Cliff Maroney November 13, 2012 | 02:48:47

How To Report To Multiple Managers

Ever feel like you have five different people talking to you at once and no clue whom to answer first?
At the busy PR firm where I work as an intern, I answer to three or four account managers. And while we could look at the negatives – Am I going to disappoint someone? Have I got the priorities straight? – I’d rather focus on the positives. Through my work “managing my many managers,” I have developed strategies that I find helpful when trying to meet the demands of (all) those at the top.

Know who’s really in charge

While you may have several superiors, most people usually have one “direct report,” the person primarily responsible for supervising their work. Thus, when you begin working in an environment where you report to multiple individuals, be sure to ask questions about the organization’s structure for reporting. These questions will not only help you get a better perspective of the organization as a whole, but also shed some light on who is most responsible for your career path.

Make your workload known

Let your bosses know exactly what you are working on by checking in with them on a regular basis or by creating a shared document that details the progress of each task you’ve been assigned. This will not only will this allow you to keep tabs on your own progress, but it will also give you a prime opportunity to show you bosses what a nice little proactive employee you are.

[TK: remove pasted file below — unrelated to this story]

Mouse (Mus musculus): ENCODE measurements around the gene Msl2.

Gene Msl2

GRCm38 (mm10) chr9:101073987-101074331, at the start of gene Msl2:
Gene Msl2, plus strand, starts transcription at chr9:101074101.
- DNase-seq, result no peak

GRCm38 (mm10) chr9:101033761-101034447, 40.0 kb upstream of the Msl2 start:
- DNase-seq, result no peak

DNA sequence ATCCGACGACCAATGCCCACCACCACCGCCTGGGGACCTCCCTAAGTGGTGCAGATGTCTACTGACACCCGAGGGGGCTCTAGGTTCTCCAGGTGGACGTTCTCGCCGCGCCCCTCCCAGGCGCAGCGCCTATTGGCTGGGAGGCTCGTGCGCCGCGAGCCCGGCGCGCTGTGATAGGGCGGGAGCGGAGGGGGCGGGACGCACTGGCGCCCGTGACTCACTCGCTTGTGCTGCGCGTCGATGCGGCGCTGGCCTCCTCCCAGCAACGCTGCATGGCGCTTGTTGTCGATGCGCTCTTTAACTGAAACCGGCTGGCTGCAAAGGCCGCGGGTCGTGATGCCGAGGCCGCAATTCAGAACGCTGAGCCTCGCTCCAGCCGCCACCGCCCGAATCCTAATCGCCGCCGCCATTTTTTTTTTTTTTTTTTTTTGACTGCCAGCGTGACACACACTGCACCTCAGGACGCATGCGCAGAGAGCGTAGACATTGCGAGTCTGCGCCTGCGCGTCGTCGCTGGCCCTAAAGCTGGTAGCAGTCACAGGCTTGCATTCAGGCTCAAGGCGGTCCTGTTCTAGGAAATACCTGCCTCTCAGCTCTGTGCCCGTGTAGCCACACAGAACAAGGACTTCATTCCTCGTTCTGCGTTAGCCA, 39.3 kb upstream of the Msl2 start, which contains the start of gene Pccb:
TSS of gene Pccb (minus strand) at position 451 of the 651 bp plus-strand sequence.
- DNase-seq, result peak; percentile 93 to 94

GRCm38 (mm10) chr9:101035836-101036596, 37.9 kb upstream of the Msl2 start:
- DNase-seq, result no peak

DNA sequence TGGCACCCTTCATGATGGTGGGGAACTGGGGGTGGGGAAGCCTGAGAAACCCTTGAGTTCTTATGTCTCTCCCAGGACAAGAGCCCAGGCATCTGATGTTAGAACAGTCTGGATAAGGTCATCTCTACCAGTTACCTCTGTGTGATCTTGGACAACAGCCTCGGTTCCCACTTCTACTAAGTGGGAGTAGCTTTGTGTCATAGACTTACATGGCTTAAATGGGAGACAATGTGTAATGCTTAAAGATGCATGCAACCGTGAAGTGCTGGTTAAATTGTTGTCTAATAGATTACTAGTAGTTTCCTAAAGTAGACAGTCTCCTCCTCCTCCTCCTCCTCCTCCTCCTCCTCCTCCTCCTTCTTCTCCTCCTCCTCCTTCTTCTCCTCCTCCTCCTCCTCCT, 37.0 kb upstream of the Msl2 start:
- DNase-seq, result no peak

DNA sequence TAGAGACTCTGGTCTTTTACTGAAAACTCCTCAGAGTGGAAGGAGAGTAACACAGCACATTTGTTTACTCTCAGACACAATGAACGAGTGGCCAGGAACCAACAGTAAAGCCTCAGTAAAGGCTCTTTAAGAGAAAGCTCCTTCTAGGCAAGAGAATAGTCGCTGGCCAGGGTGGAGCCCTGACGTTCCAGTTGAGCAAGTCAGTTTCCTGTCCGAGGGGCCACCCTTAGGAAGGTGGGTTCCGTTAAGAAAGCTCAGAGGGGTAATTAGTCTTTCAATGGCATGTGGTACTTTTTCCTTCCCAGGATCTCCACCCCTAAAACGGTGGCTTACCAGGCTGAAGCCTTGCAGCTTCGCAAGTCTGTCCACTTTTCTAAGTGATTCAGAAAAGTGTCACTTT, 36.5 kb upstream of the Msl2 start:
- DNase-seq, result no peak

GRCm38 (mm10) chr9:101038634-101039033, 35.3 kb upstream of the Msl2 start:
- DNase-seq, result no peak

Set up “Do Not Disturb” time

If you find that your managers frequently come to you and ask questions, consider asking if you can set up uninterrupted periods where you can simply keep your “nose to the grindstone” and work. This option can help you keep focused while also providing an opportunity to structure everyone’s day a bit better.

Don’t take it to heart

Don’t interpret a mounting workload as a sign that your boss is out to get you. Instead, try to be proactive about issues and tasks as they come up (they wouldn’t assign them to you if they didn’t think you were up to the challenge!)
Finally, don’t be afraid to speak up, ask questions and give status updates because communication is your best tool.
Got any tips you’d like to share? Please add them to the comments section below.

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